4 Sep - 6 min read
So you’ve been together with your partner for sometime now and you’re ready to take the next obvious step: Marriage. Before you take the plunge, one of the first things you should do is discuss money matters with your partner. Daunting? Yes. Necessary? Absolutely!
Not talking about finances before saying “I do” is one of the biggest mistakes a couple can make – and putting it off can derail a marriage further down the road, leading to divorce. They say love conquers all, but money makes the world go round.
You wouldn’t want money issues to get in the way of a healthy marriage. It’s crucial to discuss these important topics before you decide to marry.
There’s a line from a traditional wedding vow that goes, “To have and to hold, in sickness and in health, for richer or for poorer …”
The last few words carry huge consequences! Getting into marriage, you wouldn’t want it to be a one way ticket to the poorhouse. At the very least, you’d want your children to have proper education, have a comfy home, and maybe own a few well groomed pets.
Malaysian weddings can be grand, and having two to three ceremonies is the norm, especially for interracial couples. How are you going to manage these expenses? The average wedding costs for all races in Malaysia has sky rocketed to above RM50,000, so it would benefit you to plan early and learn to cut costs on a few non-essential things such as:
These are only a few things you can think about in order to have a budget conscious wedding, while still making it a fairytale day.
If you are concerned about your honey’s shopping habit, there’s a way to work it out. With a joint account, you will be able to view the bank account statements, providing a more transparent view of each others spending pattern – take time out to have a chat about budgeting, and realising financial goals together, such as saving up for a car or a house – teach them to take one for the team.
Another perk a joint account will offer is financial security. If one spouse works and you are the stay-at-home parent, you can gain access to the account to pay for daily expenses and have less trouble if your spouse dies before you. You’d be frozen out of your partners account otherwise!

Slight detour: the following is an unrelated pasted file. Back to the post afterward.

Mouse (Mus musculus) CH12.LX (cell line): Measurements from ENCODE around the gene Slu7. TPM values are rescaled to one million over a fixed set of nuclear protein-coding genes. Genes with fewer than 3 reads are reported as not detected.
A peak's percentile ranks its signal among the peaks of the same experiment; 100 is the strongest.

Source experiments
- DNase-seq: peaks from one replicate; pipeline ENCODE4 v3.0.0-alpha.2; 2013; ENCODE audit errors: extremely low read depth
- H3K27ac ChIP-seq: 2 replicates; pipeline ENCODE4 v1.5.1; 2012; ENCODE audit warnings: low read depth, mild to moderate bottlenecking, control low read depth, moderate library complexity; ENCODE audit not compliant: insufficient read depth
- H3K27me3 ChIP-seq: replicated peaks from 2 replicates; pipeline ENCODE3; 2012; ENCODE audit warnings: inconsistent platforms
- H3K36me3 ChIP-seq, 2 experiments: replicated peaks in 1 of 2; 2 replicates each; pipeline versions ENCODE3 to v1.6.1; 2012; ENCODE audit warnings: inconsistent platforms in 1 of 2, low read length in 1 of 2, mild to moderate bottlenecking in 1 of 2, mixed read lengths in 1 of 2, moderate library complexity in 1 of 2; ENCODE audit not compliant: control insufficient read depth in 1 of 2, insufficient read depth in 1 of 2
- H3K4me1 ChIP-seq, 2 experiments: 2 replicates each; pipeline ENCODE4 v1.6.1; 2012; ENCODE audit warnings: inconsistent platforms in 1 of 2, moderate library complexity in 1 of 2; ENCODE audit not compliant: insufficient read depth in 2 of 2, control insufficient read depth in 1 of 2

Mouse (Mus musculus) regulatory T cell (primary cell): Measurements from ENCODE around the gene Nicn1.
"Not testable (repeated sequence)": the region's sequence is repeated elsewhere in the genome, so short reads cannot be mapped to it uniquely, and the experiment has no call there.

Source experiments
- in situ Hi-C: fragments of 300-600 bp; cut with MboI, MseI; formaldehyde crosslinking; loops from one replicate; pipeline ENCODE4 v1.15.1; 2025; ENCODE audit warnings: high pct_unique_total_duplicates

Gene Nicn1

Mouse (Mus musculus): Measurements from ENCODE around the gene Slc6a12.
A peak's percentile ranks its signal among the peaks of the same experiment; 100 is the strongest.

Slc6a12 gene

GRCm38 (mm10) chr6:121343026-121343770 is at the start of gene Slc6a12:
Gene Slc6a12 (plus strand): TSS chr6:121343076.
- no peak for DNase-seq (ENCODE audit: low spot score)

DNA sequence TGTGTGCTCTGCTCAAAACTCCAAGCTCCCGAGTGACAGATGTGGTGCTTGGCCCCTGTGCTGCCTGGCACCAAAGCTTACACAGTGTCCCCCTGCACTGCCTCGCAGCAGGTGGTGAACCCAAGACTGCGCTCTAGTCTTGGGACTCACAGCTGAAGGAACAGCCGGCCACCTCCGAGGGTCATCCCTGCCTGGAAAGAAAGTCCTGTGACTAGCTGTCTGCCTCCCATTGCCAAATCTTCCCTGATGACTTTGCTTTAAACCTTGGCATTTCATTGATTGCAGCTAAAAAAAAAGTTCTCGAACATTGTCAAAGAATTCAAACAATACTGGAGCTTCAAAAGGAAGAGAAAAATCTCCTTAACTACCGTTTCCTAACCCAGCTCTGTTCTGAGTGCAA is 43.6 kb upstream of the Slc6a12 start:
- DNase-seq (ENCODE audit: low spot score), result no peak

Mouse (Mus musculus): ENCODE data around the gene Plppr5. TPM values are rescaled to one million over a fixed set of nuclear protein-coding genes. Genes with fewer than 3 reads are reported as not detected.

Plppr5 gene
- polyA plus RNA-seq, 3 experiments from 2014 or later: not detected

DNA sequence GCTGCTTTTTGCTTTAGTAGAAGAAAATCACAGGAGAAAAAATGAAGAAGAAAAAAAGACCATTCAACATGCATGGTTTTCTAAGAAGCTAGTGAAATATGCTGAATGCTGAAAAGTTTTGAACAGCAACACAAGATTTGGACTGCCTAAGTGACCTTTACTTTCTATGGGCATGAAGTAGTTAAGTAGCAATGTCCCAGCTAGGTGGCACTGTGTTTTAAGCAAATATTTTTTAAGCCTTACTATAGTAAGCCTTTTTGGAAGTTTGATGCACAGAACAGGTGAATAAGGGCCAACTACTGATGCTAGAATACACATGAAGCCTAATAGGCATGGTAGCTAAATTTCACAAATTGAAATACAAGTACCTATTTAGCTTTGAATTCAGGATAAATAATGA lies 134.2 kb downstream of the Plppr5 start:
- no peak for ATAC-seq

However, a more common solution is to have both a joint account and separate accounts. Especially in relationships where a “saver” marries a “spender”, where the spender is allowed to splurge without guilt, and the saver can be stingy without feeling as much while still having cash set aside for household expenditures – this isn’t necessarily a sign of problems in the marriage, but simply the acknowledgment of difference in attitudes towards spending money.
Managing expenses as a twosome can be tricky – “How should we divide it?” or “Who should pay for what?” are questions that often pop-up during conversations.
If you’re living with your partner for the first time, it’s about time to start delegating specific financial roles. This especially applies to working couples, who may work long hours and barely see each other on some days.
Find out who is more effective at certain things – make it a routine for one partner to make bill payments and buy groceries, while the other maintains a household budget and manage investments – one of you will have to pay the electric bills or end up pointing fingers at each other when the power gets cut off!
Telling the person that you’re going to spend the rest of your life with (hopefully) that you’ve got RM30,000 in debts can be HARD, but don’t make it harder for yourself to tell it to your dearly beloved after the wedding.
When you are married to your partner, you are also married to their debt. It’s best to give full disclosure about the amount of debt you have, such as student loans, car loans, and personal loans.
If your partner is not in good financial shape, you may want to postpone those wedding plans. Discuss your attitude towards borrowing and financial goals to reach a compromise you both can live with. Consider these questions when discussing with your partner:
Another important question to ask is, does your partner have good credit ratings with the banks. If you partner is in bad financial standing, applying for a loan to pay for that dream house will be a problem. If unsure, it’s worth spending time learning about your credit scores to avoid difficulties in the future.
From the second you stroll down the aisle arm-in-arm, you and your significant other will be headed toward the future together. Your lives can go by in a blink of an eye – so it’s important to make sure how much financial security want to have upon retirement, plus determine how your assets, and insurance policies be distributed in the event of your deaths.
Setting realistic investment goals and estate planning is important for everyone, especially those with significant properties and assets under the belt. Take the time to sit down with your lawyer and insurance agent, who will work with you and your spouse to develop an investment strategy and write a will or trust that helps you achieve your objectives.
Everyone depicts a different picture for their future. Talking about the future communicates that picture both spouses wish to accomplish in years to come. What are you hoping to accomplish in the short term, and where do you want to end up 20 years from now? These are the vital questions to ask.